So, what is a poet? Hafiz (1320-1389), the celebrated Sufi mystic wrote A poet is someone who can pour light into a cup, then raise it to nourish your beautiful parched, holy mouth.” A poet may also express the ineffable, the unsayable, touching deep mysteries of life/death that can inspire us. We can feel nourished, encouraged, emboldened, to persist in our quest/work that is often stressful.

The vast cross-cultural poetry written over millennia (mankind’s legacy) include a few special poems—a unique genre, a deep well, that illustrate Deep Ecology’s values and principles. They reveal our unconscious need as a species to personify ‘Beings‘ in Nature, and then to identify with that ‘Being‘ to broaden and deepen one’s sense of self through dialogue and drama. This is the framework of fairy-tales and mythology (think Zeus, Hades, Hera, Freya). Our separate “I”, our ego-self merges with the `Other’ creating a ‘We’ or expanded eco-self as Naess explains.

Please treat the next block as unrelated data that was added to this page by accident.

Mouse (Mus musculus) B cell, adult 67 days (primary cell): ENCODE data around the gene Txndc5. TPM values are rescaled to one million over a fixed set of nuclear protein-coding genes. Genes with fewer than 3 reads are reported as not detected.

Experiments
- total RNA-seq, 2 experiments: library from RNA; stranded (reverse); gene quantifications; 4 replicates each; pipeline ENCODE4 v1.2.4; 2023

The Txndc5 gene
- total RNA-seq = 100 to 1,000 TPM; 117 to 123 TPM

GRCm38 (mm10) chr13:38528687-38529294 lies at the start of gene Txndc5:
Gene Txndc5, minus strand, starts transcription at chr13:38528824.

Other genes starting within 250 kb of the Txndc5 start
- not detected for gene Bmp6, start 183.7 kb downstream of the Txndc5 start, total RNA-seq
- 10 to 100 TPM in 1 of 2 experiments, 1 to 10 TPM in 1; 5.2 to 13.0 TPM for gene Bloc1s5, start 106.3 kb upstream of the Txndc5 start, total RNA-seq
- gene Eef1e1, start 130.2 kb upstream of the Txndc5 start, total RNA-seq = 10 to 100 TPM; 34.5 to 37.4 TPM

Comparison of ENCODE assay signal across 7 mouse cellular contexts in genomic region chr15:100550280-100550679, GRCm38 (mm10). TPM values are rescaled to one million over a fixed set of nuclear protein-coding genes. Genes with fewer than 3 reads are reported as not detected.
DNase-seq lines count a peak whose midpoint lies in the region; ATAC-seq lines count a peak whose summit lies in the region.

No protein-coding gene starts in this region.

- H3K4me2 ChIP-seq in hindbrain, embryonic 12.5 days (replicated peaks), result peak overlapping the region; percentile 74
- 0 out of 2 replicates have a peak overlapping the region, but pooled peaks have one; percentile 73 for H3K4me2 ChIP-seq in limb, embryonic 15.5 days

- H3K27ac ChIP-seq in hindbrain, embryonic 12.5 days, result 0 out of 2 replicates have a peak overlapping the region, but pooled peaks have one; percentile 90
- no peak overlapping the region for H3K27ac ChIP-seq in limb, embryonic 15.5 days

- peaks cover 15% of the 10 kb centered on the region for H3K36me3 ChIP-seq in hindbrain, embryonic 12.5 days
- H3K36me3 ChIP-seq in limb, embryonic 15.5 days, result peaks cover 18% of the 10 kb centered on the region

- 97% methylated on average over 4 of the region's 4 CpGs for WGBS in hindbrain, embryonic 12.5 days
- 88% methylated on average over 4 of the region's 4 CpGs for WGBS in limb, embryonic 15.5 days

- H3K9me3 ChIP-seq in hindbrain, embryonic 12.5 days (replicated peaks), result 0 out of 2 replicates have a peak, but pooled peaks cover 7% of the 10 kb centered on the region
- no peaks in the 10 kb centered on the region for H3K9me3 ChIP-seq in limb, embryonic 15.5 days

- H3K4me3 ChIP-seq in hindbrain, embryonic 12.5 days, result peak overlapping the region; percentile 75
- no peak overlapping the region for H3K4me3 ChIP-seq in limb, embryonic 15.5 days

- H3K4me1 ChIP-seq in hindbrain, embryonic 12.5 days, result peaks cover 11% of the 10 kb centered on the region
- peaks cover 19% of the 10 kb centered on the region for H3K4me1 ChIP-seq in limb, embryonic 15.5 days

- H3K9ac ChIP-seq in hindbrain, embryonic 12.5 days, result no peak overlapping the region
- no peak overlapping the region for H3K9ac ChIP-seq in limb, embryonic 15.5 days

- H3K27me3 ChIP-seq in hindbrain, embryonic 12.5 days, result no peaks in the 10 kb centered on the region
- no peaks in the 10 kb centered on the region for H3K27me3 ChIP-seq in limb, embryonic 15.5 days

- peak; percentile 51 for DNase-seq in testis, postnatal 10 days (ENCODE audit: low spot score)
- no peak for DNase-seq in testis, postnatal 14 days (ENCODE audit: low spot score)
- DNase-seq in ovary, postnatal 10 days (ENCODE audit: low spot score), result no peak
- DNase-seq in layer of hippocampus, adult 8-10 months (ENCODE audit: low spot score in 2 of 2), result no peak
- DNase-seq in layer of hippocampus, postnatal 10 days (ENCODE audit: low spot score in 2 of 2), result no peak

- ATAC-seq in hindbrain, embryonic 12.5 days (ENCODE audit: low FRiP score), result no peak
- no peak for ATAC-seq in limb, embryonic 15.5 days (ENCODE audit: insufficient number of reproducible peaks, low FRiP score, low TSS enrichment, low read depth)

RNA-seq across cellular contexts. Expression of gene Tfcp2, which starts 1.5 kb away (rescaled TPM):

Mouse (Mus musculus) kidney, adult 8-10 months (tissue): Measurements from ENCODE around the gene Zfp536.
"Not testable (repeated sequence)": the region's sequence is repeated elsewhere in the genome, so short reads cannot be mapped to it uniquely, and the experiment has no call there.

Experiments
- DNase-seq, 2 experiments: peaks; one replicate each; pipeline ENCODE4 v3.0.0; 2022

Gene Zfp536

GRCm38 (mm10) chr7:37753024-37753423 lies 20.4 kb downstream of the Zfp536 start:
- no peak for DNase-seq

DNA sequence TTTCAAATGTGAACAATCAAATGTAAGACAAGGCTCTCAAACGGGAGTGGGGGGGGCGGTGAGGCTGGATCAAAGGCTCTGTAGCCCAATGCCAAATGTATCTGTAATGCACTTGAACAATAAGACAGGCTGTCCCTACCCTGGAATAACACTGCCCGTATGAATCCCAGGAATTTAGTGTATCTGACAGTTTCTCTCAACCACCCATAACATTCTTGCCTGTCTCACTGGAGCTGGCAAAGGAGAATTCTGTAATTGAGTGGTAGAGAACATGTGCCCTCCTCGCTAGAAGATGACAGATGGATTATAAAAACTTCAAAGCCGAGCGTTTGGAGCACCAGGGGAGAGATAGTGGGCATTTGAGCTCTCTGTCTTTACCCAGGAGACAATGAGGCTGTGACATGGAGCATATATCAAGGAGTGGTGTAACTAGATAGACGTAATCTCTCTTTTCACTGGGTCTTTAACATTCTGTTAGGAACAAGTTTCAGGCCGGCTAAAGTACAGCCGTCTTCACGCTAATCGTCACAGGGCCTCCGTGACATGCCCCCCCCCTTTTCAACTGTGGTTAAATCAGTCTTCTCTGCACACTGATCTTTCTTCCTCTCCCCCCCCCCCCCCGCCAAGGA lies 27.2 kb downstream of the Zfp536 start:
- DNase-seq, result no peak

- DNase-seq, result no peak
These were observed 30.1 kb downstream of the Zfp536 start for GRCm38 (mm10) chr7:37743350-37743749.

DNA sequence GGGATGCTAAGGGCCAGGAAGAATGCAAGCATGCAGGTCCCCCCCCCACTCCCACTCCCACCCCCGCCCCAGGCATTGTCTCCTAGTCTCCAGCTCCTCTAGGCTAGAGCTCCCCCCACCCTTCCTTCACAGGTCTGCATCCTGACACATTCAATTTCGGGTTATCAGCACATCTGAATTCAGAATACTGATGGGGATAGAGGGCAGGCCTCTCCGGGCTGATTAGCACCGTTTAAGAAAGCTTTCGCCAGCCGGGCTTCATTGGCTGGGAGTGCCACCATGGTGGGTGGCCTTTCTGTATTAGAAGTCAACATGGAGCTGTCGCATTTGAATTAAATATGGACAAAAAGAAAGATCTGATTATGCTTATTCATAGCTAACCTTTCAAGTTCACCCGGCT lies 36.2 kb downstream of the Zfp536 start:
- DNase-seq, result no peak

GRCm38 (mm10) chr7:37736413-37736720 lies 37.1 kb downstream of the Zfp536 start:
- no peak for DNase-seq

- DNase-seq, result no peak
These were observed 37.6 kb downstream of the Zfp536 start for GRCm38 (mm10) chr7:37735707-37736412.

Now our concern for the ‘Other’ has shifted dramatically. Now we care deeply for this new composite being’s welfare and destiny. The Other is no longer just a commodity to be cruelly exploited, but part of us – mind, body, and spirit. Now our priorities, values and actions may take a major shift towards compassionate kindness, peace and love – a re-sacralization of the world and our lives.

Beyond traditional church theology, liturgy and catechism is a mystical tradition that values direct experience with the sacred/divine in Nature without ministers and priests as intermediaries. The three Abrahamic monotheistic religions all have their gnostic traditions (Jesus an Essene, Rumi a Sufi). This a rich source of ‘seed’ ‘poems that can spark ‘awakening.’